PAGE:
RALEIGH, N.C. (AP) — A trial on North Carolina’s latest photo voter identification law concluded Friday. Now a panel of judges must decide: were Republicans in the legislature motivated at least partially by racial bias? Or were they purely trying to carry out the public’s desire for secure elections?
The three state judges hearing the lawsuit didn’t immediately rule following three weeks of testimony and arguments on the law, which implemented a photo ID mandate added to the North Carolina Constitution by voters in November 2018.
Legislators quickly approved details to carry out that constitutional amendment, such as which IDs could be used and the processes to obtain free IDs or vote without one. GOP lawmakers then overrode Democratic Gov. Roy Cooper’s veto of the bill, and several voters sued on the same day, arguing the law was discriminatory and would disproportionately harm Black voters who lacked easy access to IDs.
Paul Brachman, an attorney for the plaintiffs, said evidence showed Republicans rushed through the law without seeking bipartisanship and protections for voting rights before losing their veto-proof majorities in early 2019.
Brachman pointed to a 2016 federal appeals court ruling, which struck down a 2013 photo ID law and other voting restrictions on grounds of racial bias, as proof the 2018 voter ID law suffered from the same flaw. Voter ID under the 2013 law was carried out briefly during the 2016 primary.
“Historical evidence is important because it reveals a pattern of elected officials using laws to target African American voters when it is politically expedient to do so,” Brachman told the judges during the online trial. “Taken together, the facts ... are compelling evidence that (the bill) was intended to entrench the Republican majority by targeting reliably Democratic African American voters.”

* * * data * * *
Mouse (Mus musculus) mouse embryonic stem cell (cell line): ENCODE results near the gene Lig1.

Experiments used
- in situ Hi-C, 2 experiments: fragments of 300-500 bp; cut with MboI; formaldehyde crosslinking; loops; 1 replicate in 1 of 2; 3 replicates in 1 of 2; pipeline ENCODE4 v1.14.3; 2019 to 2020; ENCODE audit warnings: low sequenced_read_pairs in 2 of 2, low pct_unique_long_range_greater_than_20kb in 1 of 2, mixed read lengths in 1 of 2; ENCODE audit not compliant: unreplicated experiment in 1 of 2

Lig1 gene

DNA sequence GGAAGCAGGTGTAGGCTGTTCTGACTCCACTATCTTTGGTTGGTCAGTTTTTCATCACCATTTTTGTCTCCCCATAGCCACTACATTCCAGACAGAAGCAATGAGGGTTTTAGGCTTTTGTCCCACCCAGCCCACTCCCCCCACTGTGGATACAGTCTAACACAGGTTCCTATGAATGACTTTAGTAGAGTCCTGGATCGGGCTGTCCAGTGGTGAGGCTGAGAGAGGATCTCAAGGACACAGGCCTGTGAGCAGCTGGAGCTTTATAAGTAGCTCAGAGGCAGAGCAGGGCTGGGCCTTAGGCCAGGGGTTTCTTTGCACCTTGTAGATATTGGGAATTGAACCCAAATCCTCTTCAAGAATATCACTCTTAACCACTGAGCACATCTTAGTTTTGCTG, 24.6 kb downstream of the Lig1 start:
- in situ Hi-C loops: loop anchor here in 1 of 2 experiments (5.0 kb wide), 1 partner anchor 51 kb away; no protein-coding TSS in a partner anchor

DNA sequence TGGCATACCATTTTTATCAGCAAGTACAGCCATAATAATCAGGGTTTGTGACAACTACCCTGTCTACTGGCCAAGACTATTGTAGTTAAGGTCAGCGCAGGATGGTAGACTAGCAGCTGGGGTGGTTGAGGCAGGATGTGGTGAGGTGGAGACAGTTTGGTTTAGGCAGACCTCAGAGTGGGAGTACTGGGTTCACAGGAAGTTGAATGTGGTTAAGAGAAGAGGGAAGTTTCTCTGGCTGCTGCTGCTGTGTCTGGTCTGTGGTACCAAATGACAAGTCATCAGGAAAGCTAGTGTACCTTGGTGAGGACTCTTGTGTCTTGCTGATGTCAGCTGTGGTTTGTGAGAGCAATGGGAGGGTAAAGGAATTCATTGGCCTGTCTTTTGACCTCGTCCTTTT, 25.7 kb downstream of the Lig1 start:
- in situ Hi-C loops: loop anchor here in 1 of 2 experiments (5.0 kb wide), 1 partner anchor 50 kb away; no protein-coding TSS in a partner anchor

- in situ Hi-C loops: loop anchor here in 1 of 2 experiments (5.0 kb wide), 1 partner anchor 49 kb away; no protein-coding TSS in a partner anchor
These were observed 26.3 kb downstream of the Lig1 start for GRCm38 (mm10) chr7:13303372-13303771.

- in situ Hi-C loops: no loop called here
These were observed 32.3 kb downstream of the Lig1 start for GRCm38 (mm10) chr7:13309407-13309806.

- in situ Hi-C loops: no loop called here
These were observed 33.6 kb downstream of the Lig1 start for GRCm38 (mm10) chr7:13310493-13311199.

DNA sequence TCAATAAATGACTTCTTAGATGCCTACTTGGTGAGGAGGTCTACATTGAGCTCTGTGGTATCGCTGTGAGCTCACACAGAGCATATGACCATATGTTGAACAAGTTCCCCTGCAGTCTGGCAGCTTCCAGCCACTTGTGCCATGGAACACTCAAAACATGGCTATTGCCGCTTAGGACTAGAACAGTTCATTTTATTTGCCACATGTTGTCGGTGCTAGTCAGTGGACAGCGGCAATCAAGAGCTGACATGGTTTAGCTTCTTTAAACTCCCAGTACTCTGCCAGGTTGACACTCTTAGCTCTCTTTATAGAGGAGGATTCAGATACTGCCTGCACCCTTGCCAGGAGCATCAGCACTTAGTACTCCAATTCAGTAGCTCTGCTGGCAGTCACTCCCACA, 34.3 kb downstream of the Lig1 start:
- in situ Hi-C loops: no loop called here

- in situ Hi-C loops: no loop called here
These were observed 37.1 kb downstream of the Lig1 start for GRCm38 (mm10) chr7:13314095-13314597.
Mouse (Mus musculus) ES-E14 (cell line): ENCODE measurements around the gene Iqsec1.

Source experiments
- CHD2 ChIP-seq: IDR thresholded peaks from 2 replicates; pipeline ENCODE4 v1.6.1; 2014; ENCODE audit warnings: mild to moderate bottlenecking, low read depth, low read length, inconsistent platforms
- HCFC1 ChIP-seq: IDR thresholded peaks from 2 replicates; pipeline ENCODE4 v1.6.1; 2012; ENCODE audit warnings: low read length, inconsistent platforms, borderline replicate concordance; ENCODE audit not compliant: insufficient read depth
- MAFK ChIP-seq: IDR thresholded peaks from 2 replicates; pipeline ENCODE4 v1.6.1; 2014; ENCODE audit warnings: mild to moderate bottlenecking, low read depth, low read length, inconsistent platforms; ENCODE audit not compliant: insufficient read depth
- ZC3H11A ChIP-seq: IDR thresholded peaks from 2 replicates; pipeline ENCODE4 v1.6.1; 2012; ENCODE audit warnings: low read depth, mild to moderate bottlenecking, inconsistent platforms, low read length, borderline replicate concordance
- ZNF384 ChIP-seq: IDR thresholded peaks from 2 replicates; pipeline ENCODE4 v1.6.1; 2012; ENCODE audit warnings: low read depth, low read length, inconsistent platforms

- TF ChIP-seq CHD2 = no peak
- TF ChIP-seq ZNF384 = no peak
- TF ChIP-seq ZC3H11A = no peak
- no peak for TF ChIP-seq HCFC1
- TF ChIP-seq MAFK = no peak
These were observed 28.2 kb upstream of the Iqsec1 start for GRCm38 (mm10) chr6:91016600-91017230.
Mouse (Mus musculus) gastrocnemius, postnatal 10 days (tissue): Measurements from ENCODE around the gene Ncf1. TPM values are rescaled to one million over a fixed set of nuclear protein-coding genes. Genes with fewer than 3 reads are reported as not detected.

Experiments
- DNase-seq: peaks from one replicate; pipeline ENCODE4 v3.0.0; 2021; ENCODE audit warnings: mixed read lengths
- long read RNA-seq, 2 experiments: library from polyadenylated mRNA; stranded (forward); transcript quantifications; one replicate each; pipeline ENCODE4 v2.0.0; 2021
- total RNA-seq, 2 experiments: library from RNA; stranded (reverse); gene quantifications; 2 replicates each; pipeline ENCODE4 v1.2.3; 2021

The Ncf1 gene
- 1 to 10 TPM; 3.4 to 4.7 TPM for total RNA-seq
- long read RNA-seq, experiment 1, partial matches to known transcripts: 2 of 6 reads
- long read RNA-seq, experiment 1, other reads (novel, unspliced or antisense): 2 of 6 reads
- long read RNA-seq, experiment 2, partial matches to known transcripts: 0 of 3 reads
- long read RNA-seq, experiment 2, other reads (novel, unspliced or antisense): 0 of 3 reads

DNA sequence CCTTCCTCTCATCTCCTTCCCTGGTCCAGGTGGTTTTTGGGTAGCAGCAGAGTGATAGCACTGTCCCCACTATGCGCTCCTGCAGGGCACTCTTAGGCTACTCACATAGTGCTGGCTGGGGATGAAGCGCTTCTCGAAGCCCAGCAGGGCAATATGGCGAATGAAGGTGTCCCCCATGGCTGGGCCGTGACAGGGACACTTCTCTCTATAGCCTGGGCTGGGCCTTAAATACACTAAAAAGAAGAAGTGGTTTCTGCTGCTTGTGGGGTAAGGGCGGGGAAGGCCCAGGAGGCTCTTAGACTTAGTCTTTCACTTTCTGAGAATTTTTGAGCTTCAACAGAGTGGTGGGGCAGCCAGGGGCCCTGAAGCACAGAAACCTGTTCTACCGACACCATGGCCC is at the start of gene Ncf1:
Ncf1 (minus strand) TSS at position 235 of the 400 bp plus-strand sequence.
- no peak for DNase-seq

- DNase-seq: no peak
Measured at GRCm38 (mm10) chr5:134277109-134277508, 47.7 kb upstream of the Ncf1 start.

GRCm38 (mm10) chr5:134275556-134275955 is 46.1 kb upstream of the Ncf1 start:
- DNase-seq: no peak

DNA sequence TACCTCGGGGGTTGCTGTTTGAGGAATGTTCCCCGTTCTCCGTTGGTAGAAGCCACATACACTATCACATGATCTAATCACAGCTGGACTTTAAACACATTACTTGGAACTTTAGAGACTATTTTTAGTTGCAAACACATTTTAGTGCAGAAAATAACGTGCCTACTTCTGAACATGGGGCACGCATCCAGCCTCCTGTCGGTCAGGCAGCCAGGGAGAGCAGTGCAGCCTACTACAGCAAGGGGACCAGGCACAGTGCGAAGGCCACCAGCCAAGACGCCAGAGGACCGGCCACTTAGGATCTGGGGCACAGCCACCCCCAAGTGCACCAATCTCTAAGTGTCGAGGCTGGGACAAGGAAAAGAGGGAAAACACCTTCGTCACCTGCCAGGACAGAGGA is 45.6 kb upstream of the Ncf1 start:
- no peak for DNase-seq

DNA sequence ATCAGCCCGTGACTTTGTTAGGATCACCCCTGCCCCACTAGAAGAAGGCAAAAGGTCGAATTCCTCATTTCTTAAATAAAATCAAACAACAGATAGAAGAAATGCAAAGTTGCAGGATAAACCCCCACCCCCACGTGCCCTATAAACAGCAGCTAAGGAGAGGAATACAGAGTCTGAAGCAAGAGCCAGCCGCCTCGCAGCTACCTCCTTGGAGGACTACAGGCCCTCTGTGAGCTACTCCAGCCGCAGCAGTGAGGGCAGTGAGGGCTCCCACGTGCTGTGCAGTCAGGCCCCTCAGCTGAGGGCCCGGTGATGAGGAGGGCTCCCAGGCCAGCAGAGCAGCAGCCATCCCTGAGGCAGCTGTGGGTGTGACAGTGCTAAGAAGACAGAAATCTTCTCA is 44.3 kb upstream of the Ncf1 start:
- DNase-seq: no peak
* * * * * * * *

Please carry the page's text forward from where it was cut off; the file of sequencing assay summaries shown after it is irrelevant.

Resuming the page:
David Thompson, an attorney representing House Speaker Tim Moore, Senate leader Phil Berger and other GOP legislators, sought to separate the voter ID laws from what he acknowledged was the state’s otherwise shameful history on voting rights. And he said the bill received more than just token Democratic support. Key moments in the trial surrounded the role of Democratic Sen. Joel Ford of Charlotte, who is Black and one of the bill’s cosponsors.
Thompson said there are many changes from the 2013 law designed to improve ballot access while ensuring only legal citizens can vote. Republicans have said voter ID laws prevent voter fraud, which remains rare nationwide.
The current law greatly expanded the categories of qualifying IDs to include college student and government-employee IDs. Free IDs also are available from county elections boards or at early-voting sites, and people without IDs can still vote if they fill out a form at the voting precinct.
“These are not the acts of a legislature trying to intentionally discriminate against a minority to entrench itself,” Thompson said. “These are the acts of a legislature trying to fulfill their mandate to implement voter ID laws.”
Plaintiffs testified about their difficulties in obtaining an ID or voting when the old photo ID law was briefly in effect. But Thompson said the plaintiffs “have not been able to find a single living voter in the entire state of North Carolina who will not be able to vote” under the new law.
The plaintiffs’ case emphasi zed analysis from University of Michigan professor Kevin Quinn, who said Black voters are 39% more likely to lack a qualifying photo ID than white registered voters. Thompson pointed out the analysis left out data on other categories of qualifying IDs. Still, Brachman said the results still “speak to thousands and thousands of registered North Carolina voters who lack ID and who are disproportionately African American.”
Superior Court Judges Nathaniel Poovey, Michael O’Foghludha and Vince Rozier didn’t say when they’d rule, but planned to receive more legal filings in mid-May. Poovey ran for office as a Republican. The other two judges ran most recently as Democrats.